That bit in bold isn't quite correct mate. It's not what is happening. To use RP in a working class context comes across as making a claim to some kind of class privilege (knowledge, access, whatever). It comes across that way because it is routinely used in exactly this way in British society (thank God less than it once was) and it is unfortunate that it comes across this way even with people like your friend who in no way intend it that way. People will react to that in ways that range from grudging acquiescence through mockery to (in extreme cases) violence depending on the exact context and the options they have available.

Hi Random Review. I think you have misunderstood/misread what I meant by the bit in bold/anecdote about my mate. That may be my fault, I could have been more explicit. Or I may have got something wrong and am still getting it wrong! Anyway, I'll give it another go:

My mate didn't have or use an RP accent when he started teaching in Birmingham - he had a West Country accent i.e. he sounded like a pirate or farmer and pronounced his home town as "Bath" not "Barth"(excuse lack of IPA). In short he spoke with a stigmatised accent. I just thought it was notable that Brummie was stigmatised as "the least intelligent sounding in the UK" and yet here were these Brummie working class kids (supposedly bottom of the pecking order) mocking my mate's accent (which they saw as lower in the pecking order).

As to everything else you said, I understand and agree with completely. Although I live in Australia I am originally from England, "oop north" to be vaguely exact and I had a Manc accent until I was a teenager - and I think I basically understand about accent, society and politics in the UK. It's nice living in Australia where this isn't as big an issue - accent doesn't so closely reflect class, education and rural/urban background as it does in the UK (though it is still sometimes an issue).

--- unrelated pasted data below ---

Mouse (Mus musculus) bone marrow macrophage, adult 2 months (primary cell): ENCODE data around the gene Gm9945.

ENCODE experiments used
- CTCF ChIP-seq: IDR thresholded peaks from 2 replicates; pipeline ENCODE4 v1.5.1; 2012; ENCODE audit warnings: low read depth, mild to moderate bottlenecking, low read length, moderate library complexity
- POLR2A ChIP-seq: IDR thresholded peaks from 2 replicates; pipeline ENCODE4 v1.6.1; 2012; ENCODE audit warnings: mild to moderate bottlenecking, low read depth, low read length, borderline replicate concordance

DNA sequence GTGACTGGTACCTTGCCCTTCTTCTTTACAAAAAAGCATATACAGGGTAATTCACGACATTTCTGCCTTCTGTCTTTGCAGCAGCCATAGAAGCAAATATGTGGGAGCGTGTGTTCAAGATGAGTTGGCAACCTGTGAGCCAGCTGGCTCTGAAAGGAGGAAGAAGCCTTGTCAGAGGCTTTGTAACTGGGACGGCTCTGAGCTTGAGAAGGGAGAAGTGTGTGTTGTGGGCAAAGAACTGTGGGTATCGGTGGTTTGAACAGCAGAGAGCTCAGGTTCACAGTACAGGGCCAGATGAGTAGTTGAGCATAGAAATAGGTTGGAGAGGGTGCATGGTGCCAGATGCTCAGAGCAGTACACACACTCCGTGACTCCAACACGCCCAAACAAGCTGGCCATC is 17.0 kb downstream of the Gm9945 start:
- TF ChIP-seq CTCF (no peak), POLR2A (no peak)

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Re: Proven ways to get a native-like accent

Postby Voytek » Wed Apr 12, 2017 5:16 pm

I've been using the Olle Kjellin's method for about 60 hours and I'm very curious what results I'll get. But after 8 hours of my Swedish prosody training I recorded some samples and asked jeff_lindqvist for his opinion. Here it is:
If you can pull off this accent in your everyday Swedish, well done. But don't let me stop you if you want to work on your prosody.


I had been studying Swedish for 250-300 hours when I sent the samples to Jeff.

Source:
http://forum.language-learners.org/viewtopic.php?f=17&t=5427&start=10

the Olle Kjellin's method
https://dl.dropboxusercontent.com/u/51074116/Kjellin-Practise-Pronunciation-w-Audacity.pdf

The whole training should take, by average, about 100 hours.
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Re: Proven ways to get a native-like accent

Postby jeff_lindqvist » Wed Apr 12, 2017 6:24 pm

Did you continue with your prosody training?

The samples shown on Olle's site are pretty good, e.g. the short ones with nothing but a city address. Learners of Swedish often exaggerate the tones/pitches (or aren't close at all). It's probably something that Mandarin speakers can identify with. Either it sounds like Mandarin, or it doesn't.
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Re: Proven ways to get a native-like accent

Postby Voytek » Thu Apr 13, 2017 10:29 am

jeff_lindqvist wrote:Did you continue with your prosody training?


Yes, I did and I'm still doing my prosody training to make it a bit more closer to the native one. I guess I'll send some samples to you soon if you don't mind, of course. :)
Last edited by Voytek on Thu Apr 13, 2017 4:57 pm, edited 1 time in total.
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Re: Proven ways to get a native-like accent

Postby Ingaræð » Thu Apr 13, 2017 11:00 am

jeff_lindqvist wrote:The samples shown on Olle's site are pretty good, e.g. the short ones with nothing but a city address.

Are the samples on the Swedish section of his website? I can't find any on the English one...